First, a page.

Ben Hramiak

Ben Hramiak is an author with a Bachelor’s Honours in English Literature and Creative Writing living and working in Yorkshire. He has written prose fiction from an early and has been published in Young Writers’ Tales from the Crypt, a 2016 short horror anthology. He was also published on one website for his poetry submission and has even started a blog. He is currently writing a historical fiction novel set in feudal Japan.

The Spider and the Moths

The Jerries don’t see us. Crouched low, the brown of my jacket blending with the mud, I stalk forward, rifle at the ready. They look to be on patrol, making idle chatter amongst themselves. There’s little to no cover so all I can hope to do is stay down and keep my distance. The Germans, with their grey uniforms and their little pointed helmets, are too busy to notice us.

Easy targets, I think, use their supplies. We get within range, raising our rifles. My boots squelch and sink a bit further into the slop beneath me. Ignoring this, I find the nearest one and take the shot. Centre mass, the shot ringing in my ears, smoke adding to the faint mist around us. In an instant the Jerry is on the floor, bloodied and gurgling. I begin ejecting the shell and letting the other one slide up, a satisfying clacking and clicking as the bullet is slotted in. This is drowned out by another shot from my right – protect your teammates as they load. A basic strategy. I fire again, the Lee-Enfield doing its job. Within a few moments, the bodies lie still, all but one. A Jerry is trying to crawl away, a shot to his gut and leg.

There is a… let’s call it a slippage – a lapse. The mask falls away for a moment. I find myself walking over, rolling him onto his front and shooting him in the chest. He gives a pained yelp and groans. Then, I slam my boot down onto his head! And again, and again and –

“He’s dead, you know.”

“True. Counter-point –” Crunch. There’s a wet popping sound as the nose breaks.

It seems breaking a man’s head is no easy task. Dense material under the flesh; bones and cartilage provide resistance. This, now… it’s definitely not the same. With every stomp I break more of the face and force the head further and further into the mud.

Zachery is looking at me with disapproval. I don’t have to see under the gasmask to tell. I can feel it radiating from him. Crunch! It does feel good, though. A shame it has to end. The taller man pulls me away, brown eyes staring down at me from behind black lenses. “Enough!” He has that same Bristolian droll to his voice.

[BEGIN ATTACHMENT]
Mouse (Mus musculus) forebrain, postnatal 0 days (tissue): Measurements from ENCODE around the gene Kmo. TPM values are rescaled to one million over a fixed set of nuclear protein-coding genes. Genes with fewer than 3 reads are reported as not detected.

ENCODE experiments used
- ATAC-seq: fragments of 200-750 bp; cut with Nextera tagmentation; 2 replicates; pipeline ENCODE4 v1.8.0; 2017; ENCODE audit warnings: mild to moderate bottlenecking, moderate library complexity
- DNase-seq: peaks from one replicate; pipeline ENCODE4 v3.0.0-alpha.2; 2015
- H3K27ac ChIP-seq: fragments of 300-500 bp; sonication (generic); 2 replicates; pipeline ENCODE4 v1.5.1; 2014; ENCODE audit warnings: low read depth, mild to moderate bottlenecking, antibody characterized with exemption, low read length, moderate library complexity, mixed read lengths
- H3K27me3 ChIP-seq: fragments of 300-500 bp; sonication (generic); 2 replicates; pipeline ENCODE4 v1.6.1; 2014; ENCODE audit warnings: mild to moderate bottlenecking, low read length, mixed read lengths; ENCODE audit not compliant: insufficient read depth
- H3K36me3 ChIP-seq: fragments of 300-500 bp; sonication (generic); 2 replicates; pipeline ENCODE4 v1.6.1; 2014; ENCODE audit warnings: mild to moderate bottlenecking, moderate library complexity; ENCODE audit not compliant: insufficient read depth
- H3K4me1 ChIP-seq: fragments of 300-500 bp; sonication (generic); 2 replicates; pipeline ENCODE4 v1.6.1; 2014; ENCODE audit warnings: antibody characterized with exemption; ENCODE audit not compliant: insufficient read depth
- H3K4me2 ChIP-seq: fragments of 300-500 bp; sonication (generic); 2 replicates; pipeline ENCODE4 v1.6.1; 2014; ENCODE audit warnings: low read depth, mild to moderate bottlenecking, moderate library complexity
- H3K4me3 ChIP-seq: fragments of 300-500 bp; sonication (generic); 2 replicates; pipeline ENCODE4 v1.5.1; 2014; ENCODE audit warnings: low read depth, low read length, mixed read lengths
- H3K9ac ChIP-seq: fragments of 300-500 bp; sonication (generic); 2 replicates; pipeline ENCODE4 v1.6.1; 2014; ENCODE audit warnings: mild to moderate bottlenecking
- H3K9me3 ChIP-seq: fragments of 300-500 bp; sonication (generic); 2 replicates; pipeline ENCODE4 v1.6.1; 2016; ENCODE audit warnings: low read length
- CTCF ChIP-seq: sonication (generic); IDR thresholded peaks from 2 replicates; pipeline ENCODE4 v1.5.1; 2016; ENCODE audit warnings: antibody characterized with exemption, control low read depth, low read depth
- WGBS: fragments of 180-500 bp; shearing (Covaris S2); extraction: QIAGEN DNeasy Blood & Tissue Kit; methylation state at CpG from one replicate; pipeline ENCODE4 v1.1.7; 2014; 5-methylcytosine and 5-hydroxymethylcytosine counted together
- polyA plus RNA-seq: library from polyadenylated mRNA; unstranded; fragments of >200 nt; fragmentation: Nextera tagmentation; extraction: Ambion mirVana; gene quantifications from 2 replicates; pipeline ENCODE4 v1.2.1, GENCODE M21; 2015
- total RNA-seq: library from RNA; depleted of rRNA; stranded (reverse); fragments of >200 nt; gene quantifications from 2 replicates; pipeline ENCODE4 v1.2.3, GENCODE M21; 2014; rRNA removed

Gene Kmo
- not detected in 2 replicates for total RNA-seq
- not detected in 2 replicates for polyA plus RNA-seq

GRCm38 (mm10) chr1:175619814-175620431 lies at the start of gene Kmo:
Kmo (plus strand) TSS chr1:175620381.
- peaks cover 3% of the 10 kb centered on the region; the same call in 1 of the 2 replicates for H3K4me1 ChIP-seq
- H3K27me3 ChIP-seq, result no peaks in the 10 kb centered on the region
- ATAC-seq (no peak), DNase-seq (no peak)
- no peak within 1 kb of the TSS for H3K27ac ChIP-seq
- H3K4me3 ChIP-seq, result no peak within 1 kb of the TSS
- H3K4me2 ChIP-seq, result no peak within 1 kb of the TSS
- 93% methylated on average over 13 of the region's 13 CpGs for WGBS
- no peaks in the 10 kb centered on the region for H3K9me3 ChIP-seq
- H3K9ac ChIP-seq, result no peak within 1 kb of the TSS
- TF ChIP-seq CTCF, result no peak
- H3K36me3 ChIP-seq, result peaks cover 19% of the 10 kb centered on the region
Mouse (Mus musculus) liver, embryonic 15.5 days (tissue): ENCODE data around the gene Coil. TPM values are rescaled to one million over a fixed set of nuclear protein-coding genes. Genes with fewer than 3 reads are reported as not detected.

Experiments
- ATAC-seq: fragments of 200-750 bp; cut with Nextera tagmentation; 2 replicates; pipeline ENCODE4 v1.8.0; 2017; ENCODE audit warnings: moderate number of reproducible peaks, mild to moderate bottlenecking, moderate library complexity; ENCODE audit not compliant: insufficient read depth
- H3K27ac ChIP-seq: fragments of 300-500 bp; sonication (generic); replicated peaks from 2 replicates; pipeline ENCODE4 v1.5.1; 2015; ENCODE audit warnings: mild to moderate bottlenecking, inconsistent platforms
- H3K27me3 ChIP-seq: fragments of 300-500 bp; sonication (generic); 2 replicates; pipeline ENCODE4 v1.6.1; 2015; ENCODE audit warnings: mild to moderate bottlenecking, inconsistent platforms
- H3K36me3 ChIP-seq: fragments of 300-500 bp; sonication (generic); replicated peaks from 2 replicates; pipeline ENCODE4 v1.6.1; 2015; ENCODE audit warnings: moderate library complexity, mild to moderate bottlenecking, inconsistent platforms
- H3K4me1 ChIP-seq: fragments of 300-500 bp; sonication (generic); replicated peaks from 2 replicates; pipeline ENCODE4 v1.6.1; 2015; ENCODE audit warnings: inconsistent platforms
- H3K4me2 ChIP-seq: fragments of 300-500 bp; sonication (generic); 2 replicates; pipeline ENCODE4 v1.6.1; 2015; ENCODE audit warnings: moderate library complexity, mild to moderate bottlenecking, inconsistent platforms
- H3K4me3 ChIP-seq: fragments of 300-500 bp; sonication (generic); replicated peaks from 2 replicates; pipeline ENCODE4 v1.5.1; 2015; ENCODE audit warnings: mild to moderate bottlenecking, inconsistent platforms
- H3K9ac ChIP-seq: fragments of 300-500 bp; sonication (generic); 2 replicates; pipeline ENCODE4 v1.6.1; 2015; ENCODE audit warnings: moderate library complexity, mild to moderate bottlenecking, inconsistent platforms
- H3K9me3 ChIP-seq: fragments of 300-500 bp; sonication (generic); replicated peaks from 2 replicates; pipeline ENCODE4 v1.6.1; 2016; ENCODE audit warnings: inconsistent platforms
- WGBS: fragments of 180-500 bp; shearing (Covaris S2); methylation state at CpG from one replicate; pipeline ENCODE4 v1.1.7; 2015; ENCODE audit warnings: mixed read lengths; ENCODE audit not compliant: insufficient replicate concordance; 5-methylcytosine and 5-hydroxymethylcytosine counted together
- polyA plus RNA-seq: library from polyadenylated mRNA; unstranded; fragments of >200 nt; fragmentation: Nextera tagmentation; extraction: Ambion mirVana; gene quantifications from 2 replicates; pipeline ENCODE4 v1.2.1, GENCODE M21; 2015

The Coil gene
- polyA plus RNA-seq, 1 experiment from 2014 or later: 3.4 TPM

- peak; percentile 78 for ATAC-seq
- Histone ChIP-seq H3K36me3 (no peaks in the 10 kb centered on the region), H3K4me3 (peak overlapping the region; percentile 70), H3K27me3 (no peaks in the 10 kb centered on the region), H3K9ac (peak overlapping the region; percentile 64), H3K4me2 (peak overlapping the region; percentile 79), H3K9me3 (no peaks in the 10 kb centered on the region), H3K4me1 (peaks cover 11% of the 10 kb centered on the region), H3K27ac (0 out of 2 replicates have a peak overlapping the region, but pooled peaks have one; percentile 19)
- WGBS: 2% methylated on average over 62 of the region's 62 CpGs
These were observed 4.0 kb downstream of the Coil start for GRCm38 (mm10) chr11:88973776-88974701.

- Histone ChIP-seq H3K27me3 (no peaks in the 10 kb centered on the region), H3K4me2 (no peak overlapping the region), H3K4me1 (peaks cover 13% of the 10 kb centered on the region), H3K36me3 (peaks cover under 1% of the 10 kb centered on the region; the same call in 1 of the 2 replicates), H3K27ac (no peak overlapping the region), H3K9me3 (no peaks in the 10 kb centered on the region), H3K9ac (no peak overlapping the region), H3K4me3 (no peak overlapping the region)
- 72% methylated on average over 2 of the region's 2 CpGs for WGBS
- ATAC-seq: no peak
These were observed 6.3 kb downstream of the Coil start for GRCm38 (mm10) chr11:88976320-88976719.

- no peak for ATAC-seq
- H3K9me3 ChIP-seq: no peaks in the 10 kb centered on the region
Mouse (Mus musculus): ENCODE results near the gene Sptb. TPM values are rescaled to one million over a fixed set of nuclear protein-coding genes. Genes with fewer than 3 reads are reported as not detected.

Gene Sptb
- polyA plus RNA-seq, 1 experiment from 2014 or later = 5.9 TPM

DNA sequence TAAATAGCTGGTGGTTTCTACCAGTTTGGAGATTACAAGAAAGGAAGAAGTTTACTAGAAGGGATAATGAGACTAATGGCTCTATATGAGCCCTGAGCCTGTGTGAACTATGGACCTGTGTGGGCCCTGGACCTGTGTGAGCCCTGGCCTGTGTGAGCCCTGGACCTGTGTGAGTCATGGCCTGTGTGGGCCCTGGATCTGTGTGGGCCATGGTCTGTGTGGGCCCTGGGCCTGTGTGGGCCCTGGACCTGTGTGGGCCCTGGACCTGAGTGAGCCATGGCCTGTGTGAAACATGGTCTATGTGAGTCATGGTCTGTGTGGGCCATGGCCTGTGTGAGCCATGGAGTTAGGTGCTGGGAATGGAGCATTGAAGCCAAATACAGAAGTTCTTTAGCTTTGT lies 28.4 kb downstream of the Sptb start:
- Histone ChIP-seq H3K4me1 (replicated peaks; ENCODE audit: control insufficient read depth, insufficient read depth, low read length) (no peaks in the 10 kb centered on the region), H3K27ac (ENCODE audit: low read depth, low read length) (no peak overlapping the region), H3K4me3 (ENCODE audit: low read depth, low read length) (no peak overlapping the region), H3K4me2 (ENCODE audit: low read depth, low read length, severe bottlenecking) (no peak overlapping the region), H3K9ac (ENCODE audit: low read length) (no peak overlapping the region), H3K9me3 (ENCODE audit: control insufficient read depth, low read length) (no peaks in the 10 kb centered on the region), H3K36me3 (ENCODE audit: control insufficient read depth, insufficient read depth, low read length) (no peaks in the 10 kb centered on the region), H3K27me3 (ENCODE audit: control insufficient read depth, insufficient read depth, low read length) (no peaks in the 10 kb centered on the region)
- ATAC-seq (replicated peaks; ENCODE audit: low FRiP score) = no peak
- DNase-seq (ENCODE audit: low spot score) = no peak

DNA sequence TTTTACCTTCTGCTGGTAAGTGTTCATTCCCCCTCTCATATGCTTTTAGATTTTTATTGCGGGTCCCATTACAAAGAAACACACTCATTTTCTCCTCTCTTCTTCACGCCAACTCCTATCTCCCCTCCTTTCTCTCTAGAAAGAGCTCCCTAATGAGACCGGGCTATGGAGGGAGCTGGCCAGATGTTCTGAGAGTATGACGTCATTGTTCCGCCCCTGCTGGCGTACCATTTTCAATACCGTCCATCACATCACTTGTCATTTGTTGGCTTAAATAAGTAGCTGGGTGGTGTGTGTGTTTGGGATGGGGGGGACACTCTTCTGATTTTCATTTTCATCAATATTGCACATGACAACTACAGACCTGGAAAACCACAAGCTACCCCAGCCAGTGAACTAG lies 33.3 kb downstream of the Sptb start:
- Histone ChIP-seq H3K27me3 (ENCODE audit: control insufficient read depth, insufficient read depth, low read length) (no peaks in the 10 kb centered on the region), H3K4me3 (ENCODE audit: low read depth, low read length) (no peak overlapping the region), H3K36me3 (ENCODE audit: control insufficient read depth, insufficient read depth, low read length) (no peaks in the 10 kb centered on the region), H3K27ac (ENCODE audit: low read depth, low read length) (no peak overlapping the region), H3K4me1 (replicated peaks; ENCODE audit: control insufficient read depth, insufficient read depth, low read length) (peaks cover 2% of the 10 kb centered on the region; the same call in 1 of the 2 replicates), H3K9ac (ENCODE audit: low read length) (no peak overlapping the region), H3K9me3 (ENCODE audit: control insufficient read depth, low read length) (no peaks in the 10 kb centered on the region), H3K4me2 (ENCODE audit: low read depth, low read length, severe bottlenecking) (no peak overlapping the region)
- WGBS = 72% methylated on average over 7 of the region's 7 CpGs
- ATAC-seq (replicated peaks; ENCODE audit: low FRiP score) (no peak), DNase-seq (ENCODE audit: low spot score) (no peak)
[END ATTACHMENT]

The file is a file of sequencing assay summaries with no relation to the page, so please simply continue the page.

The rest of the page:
He holds me up as I slip forward off the mangled body. My uniform is almost black from how much blood is on it; the soaking red mixed with the muddy brown of the jacket. The mask hides my snarl, my bared teeth. I push away from him, minding my feet and making sure not to fall into the mud: don’t want to end up like Perkins, or Gareth, or…

The body is sinking faster now. The cloying mud looks hungry as it eats the enemy’s corpse. The blood pools and mixes with the muck. Moving quickly, I make my way to the rock we had been sitting on, my boots still squelching even as I hit the harder ground. Zachery is looking at me, frowning under the gasmask. “Samuel, you cannot… that wasn’t necessary.” There’s a tone to his voice, that tone that grates, that tone of ‘you mustn’t do that, child’. He is older than me by nearly a decade, the fatherly tone fits him. He still has that habit of stating the obvious.

“So?” I have a habit of not caring much. I just sit on my rock and watch him sit down with me, holding his rifle. I imagine stepping on Zachery’s head, wondering how soft it would feel under my boot. “He was an enemy. We’ve been stuck here for ages and there’s nothing to do.” Of course, I don’t say all that I am thinking. I just nod and put on an air of false shame, “But… I’m sorry. I… my anger… it gets the best of me some days.”

He buys it. “Just don’t let the captain see you like that,” the giant sighs, “Got enough problems without you getting shot.”

“Thank you,” I do my best not to sound flat as a board as I speak. Meanwhile, my mind is alight with a quiet self-satisfaction. “I’m lucky to have you around.”